HERMANTOWN, Minn. - MaKenzie Johnson was standing in the hallways of Hermantown High School on Friday when a student came up to her with a few questions.

That scene - a counselor and student conversing - is a rare thing in many schools in Minnesota and across the country.

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The American School Counselor Association says there should be no more than 250 students per one counselor. In Minnesota, the rate is more than double that.

One bill before the Minnesota Legislature would require school districts place a counselor in every building, which would go a long way toward reducing the student-per-counselor burden.

“One in five adolescents have a mental health diagnosis, and we’re kind of the front lines for mental health in our buildings,” Johnson said. “I think once a school had access to a school counselor, regardless of their experience, I don’t know if they would ever be able to get rid of that position once they realize the player that we are.”

David Thompson, a counselor at Hermantown High School, said he believes being proactive with mental health in schools could help prevent future tragedies.

“We firmly believe that when the really, really bad things have happened in schools in our country, it is almost always a kid that felt disconnected and we feel that the more mental health supports there are in schools, the more connected kids are going to feel, the more supported teachers are and the more supported families are,” he said.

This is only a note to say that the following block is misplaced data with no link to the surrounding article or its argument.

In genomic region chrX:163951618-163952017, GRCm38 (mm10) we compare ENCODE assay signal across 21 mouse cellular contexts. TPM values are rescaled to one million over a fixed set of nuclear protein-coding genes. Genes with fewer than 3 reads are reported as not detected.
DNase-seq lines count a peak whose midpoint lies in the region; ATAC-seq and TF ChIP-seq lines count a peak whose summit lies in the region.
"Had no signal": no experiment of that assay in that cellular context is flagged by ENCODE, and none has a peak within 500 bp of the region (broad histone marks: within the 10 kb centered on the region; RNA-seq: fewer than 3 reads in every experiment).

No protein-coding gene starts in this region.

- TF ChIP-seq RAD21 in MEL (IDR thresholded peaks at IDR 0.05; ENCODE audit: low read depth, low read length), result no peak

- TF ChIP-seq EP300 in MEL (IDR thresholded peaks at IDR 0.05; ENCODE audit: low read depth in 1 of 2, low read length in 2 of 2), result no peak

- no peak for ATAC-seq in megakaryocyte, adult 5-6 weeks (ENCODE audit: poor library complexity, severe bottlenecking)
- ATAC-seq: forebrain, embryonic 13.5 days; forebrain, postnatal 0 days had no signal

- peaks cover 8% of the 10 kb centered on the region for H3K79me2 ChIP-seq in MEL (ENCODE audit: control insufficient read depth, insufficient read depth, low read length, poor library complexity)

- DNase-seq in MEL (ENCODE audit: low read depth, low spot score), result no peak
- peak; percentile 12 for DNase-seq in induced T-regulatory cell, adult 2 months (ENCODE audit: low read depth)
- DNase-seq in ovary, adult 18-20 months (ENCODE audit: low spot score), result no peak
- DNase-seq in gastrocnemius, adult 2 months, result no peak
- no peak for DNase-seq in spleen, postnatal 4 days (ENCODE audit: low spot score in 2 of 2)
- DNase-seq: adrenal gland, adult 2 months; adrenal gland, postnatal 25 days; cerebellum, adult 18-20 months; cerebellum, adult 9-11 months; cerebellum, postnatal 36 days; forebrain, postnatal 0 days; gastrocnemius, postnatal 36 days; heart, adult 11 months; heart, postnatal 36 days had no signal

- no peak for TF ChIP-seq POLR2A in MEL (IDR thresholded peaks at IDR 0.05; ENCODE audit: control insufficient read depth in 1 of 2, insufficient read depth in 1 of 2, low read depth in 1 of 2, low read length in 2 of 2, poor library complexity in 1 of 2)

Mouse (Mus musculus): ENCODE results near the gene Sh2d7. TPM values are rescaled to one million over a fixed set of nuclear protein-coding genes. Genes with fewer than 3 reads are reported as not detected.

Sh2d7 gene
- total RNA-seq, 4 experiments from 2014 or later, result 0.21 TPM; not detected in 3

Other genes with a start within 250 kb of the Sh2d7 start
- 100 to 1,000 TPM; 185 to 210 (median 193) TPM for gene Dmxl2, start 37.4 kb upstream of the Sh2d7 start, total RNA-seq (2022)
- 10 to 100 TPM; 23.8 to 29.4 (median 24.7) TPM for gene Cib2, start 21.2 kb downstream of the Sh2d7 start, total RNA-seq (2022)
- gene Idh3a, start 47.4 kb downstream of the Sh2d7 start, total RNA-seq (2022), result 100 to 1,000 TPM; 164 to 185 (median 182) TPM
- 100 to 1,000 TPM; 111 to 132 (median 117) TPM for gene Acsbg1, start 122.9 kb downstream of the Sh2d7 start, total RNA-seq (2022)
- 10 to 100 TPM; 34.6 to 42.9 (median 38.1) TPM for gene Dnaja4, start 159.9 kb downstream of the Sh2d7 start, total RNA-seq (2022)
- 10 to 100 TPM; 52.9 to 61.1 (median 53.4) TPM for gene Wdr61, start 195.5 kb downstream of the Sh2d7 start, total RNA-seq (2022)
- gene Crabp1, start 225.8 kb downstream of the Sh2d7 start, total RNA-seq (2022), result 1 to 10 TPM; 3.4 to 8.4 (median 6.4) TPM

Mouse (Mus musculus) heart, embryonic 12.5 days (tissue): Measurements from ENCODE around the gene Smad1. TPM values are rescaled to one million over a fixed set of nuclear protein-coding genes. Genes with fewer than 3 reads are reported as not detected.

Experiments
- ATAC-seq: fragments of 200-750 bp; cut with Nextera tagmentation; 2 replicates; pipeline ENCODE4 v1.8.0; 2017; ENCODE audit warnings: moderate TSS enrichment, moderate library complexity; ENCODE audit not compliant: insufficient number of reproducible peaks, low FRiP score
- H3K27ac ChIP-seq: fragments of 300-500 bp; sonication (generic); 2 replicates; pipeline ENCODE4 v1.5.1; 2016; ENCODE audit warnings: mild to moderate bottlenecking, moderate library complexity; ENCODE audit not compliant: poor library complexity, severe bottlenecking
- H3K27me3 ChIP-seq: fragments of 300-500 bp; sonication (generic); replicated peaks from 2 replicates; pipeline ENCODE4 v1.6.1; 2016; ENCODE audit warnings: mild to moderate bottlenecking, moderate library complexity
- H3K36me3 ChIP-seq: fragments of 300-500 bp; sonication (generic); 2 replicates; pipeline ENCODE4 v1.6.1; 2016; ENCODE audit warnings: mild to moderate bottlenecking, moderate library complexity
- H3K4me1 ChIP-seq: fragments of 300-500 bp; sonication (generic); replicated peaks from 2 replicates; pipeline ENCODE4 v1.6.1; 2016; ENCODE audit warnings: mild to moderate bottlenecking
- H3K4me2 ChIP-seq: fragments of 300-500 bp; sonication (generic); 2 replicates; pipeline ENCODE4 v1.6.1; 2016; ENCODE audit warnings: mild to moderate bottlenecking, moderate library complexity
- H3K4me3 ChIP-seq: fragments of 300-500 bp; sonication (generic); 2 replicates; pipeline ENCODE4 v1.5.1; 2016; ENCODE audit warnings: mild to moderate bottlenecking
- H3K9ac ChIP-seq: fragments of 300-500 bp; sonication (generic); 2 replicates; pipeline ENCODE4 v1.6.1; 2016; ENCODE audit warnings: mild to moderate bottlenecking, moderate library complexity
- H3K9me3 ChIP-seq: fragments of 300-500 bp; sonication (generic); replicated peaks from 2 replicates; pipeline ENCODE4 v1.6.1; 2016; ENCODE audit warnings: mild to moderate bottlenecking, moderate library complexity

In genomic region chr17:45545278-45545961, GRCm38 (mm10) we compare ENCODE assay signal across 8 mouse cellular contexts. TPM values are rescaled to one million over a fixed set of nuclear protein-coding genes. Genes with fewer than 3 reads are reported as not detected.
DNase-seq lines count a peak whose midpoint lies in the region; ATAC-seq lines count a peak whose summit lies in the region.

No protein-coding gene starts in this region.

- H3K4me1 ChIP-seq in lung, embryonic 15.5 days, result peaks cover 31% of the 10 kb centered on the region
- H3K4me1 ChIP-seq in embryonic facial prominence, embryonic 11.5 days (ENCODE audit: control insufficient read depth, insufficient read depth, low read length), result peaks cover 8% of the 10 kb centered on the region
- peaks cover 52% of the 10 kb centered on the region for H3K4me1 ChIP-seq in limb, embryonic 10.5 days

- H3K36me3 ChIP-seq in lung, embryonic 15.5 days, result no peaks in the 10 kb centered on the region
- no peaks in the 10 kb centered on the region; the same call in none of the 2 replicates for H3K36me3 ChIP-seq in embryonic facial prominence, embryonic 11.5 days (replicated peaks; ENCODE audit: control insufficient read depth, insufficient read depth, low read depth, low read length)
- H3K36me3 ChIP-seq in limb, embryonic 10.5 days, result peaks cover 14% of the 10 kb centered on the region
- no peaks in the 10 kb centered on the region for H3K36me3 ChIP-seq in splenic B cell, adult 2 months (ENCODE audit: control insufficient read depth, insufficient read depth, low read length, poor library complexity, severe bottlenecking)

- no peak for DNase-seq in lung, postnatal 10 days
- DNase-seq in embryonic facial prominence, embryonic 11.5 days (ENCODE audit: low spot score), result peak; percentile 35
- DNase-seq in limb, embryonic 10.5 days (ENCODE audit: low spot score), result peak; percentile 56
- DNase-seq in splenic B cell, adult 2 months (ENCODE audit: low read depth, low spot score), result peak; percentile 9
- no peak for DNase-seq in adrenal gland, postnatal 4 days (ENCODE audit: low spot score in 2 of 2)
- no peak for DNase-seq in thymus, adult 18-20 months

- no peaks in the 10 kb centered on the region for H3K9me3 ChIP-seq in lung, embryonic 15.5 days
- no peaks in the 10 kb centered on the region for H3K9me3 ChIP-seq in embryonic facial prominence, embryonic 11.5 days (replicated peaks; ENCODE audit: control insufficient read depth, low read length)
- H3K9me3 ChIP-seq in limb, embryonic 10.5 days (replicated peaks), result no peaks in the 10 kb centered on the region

‘A better job’

When John Engelking took over as superintendent in Proctor in 2009, he said the school district was 50th in the state for student-counselor ratios.

“I thought it was terrible,” he said. “We just had to do a better job.”

So Engelking’s administration and the school board made a commitment to increase the number of counselors. Today, they have two counselors at the high school, one at the middle school, one at Bayview Elementary and a part-time counselor at Pike Lake Elementary.

In the 2009-10 school year, Proctor’s counselor to student ratio was 1-to-452; that was brought down to 1-to-358 as of last school year.